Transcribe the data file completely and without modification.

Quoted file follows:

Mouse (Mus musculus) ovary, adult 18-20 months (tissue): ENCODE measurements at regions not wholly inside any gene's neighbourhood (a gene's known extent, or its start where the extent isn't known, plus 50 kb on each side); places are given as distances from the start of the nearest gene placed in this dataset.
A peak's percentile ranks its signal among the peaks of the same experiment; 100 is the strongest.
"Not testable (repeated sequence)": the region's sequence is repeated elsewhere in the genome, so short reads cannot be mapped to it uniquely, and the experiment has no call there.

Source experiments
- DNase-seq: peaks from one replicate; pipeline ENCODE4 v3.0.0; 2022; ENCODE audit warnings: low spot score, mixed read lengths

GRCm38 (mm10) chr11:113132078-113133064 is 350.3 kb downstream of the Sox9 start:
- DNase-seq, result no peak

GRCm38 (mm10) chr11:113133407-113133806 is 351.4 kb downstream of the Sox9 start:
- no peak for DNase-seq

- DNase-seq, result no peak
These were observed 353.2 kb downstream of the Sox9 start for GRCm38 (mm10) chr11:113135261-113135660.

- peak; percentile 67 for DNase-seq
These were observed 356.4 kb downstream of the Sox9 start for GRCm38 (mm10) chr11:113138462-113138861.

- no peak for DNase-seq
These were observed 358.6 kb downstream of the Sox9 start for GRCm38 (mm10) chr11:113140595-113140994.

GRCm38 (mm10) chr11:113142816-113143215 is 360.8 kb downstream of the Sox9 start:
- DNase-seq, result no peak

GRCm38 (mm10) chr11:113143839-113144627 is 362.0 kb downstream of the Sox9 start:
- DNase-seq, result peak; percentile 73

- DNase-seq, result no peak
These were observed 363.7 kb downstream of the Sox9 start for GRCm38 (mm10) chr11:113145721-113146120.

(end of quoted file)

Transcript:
Mouse (Mus musculus) ovary, adult 18-20 months (tissue): ENCODE measurements at regions not wholly inside any gene's neighbourhood (a gene's known extent, or its start where the extent isn't known, plus 50 kb on each side); places are given as distances from the start of the nearest gene placed in this dataset.
A peak's percentile ranks its signal among the peaks of the same experiment; 100 is the strongest.
"Not testable (repeated sequence)": the region's sequence is repeated elsewhere in the genome, so short reads cannot be mapped to it uniquely, and the experiment has no call there.

Source experiments
- DNase-seq: peaks from one replicate; pipeline ENCODE4 v3.0.0; 2022; ENCODE audit warnings: low spot score, mixed read lengths

GRCm38 (mm10) chr11:113132078-113133064 is 350.3 kb downstream of the Sox9 start:
- DNase-seq, result no peak

GRCm38 (mm10) chr11:113133407-113133806 is 351.4 kb downstream of the Sox9 start:
- no peak for DNase-seq

- DNase-seq, result no peak
These were observed 353.2 kb downstream of the Sox9 start for GRCm38 (mm10) chr11:113135261-113135660.

- peak; percentile 67 for DNase-seq
These were observed 356.4 kb downstream of the Sox9 start for GRCm38 (mm10) chr11:113138462-113138861.

- no peak for DNase-seq
These were observed 358.6 kb downstream of the Sox9 start for GRCm38 (mm10) chr11:113140595-113140994.

GRCm38 (mm10) chr11:113142816-113143215 is 360.8 kb downstream of the Sox9 start:
- DNase-seq, result no peak

GRCm38 (mm10) chr11:113143839-113144627 is 362.0 kb downstream of the Sox9 start:
- DNase-seq, result peak; percentile 73

- DNase-seq, result no peak
These were observed 363.7 kb downstream of the Sox9 start for GRCm38 (mm10) chr11:113145721-113146120.